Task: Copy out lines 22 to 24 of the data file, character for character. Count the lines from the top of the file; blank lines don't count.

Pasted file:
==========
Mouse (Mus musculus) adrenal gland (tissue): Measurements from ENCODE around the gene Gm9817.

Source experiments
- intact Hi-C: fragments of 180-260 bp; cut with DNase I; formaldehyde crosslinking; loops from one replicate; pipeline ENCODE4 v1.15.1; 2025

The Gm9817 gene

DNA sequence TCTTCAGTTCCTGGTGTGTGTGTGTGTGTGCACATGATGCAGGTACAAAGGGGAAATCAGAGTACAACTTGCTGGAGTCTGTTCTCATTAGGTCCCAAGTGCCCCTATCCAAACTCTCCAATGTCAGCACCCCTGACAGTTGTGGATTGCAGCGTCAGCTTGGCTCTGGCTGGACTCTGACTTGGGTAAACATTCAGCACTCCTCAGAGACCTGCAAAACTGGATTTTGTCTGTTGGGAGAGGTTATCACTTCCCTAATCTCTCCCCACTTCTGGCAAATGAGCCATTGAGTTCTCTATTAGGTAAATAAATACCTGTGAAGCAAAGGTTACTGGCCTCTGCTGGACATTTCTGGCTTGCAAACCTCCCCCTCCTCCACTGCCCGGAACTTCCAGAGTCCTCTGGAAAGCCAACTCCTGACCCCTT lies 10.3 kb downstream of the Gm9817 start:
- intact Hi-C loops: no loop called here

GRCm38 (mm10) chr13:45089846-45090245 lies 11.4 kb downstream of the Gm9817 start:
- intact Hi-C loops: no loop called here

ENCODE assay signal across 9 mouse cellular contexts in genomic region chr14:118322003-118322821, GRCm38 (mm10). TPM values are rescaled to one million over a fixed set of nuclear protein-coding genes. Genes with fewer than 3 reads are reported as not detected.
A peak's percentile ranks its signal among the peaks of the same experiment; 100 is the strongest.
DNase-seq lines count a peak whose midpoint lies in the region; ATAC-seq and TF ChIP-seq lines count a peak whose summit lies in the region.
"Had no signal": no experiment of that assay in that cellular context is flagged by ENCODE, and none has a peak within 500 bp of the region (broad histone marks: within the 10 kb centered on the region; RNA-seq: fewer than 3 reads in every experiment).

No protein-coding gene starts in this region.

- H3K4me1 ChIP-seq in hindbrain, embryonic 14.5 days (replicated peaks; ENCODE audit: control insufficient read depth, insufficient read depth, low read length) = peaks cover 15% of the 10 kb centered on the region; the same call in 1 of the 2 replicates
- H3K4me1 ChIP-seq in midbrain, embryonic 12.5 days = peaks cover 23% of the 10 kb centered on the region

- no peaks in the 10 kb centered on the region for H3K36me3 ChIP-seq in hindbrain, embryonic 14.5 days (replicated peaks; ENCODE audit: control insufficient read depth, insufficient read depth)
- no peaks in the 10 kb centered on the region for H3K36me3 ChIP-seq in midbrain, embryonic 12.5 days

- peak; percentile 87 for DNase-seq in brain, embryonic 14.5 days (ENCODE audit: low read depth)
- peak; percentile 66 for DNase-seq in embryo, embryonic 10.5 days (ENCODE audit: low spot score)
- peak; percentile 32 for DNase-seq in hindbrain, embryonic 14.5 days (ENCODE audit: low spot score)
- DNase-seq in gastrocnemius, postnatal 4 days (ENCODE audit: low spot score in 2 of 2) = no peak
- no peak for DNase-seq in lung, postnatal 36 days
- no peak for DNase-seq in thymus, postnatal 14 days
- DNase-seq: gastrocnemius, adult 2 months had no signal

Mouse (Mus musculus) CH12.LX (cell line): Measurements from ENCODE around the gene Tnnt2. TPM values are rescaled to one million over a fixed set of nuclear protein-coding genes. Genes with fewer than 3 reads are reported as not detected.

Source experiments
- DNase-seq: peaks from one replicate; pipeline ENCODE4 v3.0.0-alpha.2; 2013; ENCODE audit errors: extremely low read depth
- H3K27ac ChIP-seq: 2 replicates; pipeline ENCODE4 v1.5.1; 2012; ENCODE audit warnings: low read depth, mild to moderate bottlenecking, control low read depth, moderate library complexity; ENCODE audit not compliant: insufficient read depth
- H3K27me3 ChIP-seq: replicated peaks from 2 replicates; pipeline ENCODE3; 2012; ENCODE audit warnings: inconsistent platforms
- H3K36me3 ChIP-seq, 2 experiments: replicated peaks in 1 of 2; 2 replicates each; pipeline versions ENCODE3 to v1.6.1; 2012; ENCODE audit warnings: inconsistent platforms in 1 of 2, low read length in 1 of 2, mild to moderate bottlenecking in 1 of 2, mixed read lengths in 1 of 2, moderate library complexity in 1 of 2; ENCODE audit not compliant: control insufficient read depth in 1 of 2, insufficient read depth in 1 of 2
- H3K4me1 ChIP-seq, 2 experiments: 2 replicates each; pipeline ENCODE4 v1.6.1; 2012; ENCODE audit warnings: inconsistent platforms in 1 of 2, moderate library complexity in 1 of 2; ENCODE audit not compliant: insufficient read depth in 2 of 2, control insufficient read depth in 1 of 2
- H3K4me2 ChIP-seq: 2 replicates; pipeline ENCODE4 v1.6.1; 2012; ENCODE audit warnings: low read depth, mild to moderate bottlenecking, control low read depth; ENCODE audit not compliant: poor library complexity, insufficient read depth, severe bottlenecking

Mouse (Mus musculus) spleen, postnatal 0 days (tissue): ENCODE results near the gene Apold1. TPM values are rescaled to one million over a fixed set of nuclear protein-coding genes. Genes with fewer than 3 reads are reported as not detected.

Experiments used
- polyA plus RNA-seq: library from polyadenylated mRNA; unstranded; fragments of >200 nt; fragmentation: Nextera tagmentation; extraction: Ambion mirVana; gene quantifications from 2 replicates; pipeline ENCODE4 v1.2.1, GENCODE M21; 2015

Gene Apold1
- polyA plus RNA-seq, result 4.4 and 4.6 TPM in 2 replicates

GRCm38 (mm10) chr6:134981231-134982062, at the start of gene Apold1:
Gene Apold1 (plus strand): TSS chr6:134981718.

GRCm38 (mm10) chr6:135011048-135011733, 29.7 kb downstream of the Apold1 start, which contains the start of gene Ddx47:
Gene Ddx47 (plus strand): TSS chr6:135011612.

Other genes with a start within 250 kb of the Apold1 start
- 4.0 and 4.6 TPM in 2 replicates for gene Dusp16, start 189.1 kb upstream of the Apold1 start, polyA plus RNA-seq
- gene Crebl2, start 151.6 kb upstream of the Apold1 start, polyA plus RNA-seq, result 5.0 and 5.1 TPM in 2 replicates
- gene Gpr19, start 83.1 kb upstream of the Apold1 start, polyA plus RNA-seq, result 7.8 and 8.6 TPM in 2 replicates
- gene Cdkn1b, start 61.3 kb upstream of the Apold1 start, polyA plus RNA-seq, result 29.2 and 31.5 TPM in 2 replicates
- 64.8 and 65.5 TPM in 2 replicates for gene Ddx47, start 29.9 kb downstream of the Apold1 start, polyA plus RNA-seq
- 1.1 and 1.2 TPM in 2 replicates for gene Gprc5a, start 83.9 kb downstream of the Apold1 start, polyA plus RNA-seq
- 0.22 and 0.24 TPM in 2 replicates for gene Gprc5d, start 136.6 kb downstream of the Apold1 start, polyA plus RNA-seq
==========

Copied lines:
- no peak for DNase-seq in lung, postnatal 36 days
- no peak for DNase-seq in thymus, postnatal 14 days
- DNase-seq: gastrocnemius, adult 2 months had no signal